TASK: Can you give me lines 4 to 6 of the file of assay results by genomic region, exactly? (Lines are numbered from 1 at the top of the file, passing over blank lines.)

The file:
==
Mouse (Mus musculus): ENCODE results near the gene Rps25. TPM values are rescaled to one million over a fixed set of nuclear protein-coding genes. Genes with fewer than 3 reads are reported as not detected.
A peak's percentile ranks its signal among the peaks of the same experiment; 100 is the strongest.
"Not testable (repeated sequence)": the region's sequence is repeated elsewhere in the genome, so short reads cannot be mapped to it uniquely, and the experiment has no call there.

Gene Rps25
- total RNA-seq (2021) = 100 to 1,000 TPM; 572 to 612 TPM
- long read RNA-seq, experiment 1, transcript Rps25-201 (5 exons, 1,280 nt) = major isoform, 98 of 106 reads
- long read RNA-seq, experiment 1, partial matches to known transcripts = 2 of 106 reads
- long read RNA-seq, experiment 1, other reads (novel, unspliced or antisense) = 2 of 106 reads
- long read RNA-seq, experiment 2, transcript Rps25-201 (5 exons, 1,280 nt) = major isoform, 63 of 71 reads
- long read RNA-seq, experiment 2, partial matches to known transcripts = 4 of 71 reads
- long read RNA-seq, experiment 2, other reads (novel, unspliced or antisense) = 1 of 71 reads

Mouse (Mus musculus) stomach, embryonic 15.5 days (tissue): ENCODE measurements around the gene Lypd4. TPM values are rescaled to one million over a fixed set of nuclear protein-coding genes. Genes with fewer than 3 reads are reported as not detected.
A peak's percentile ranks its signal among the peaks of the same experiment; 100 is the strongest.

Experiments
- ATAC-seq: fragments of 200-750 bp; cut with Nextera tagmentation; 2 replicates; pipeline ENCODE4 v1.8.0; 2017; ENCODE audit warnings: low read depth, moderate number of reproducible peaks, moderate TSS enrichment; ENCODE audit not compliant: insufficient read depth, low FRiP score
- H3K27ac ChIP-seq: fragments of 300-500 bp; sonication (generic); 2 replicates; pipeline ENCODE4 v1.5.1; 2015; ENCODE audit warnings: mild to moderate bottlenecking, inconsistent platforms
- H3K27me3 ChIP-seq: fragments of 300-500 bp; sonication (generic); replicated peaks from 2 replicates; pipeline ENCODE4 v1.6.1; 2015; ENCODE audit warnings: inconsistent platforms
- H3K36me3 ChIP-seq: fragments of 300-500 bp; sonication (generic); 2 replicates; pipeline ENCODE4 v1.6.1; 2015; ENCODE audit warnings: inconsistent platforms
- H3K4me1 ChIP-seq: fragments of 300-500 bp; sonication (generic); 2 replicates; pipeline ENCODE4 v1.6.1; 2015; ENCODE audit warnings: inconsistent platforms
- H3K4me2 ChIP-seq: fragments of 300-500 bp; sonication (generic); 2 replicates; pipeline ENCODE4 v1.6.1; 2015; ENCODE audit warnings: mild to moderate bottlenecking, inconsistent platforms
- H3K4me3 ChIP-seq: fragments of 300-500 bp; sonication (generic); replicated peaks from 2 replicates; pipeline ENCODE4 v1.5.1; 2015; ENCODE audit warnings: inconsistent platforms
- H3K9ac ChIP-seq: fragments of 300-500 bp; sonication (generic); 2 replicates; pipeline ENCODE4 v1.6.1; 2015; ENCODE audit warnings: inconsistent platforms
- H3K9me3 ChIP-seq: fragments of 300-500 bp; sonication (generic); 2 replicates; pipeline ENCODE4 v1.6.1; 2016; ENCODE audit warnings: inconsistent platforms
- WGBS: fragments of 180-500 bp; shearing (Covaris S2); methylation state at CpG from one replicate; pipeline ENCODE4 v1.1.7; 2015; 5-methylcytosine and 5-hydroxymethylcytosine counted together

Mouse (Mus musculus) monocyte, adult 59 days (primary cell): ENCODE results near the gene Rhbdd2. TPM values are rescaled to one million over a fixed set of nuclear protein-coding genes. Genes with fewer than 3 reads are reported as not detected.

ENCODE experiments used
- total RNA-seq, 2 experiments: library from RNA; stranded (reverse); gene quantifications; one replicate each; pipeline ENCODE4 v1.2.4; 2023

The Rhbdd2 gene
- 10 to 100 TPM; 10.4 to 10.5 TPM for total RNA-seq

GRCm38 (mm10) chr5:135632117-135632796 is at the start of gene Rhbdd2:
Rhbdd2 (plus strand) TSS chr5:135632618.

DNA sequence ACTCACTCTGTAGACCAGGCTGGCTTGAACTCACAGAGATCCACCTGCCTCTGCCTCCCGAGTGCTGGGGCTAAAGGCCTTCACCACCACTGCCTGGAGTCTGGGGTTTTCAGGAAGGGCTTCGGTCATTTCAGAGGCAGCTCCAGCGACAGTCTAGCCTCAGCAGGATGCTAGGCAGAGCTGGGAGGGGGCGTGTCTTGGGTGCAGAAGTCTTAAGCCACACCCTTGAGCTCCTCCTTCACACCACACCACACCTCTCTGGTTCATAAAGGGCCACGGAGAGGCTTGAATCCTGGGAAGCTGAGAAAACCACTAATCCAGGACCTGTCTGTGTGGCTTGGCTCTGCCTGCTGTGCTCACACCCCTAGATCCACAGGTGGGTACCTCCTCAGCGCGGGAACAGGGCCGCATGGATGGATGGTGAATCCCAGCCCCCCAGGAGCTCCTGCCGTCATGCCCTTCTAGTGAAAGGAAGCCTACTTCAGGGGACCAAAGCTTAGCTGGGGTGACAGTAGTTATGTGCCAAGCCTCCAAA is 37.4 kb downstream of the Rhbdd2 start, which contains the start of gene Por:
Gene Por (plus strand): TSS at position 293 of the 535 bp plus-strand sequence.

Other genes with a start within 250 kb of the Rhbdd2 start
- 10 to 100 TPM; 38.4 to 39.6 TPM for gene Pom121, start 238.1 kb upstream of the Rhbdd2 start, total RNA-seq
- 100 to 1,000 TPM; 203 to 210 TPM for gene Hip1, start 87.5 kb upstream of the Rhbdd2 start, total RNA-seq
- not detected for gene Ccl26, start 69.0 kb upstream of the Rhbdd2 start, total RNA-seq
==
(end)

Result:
Gene Rps25
- total RNA-seq (2021) = 100 to 1,000 TPM; 572 to 612 TPM
- long read RNA-seq, experiment 1, transcript Rps25-201 (5 exons, 1,280 nt) = major isoform, 98 of 106 reads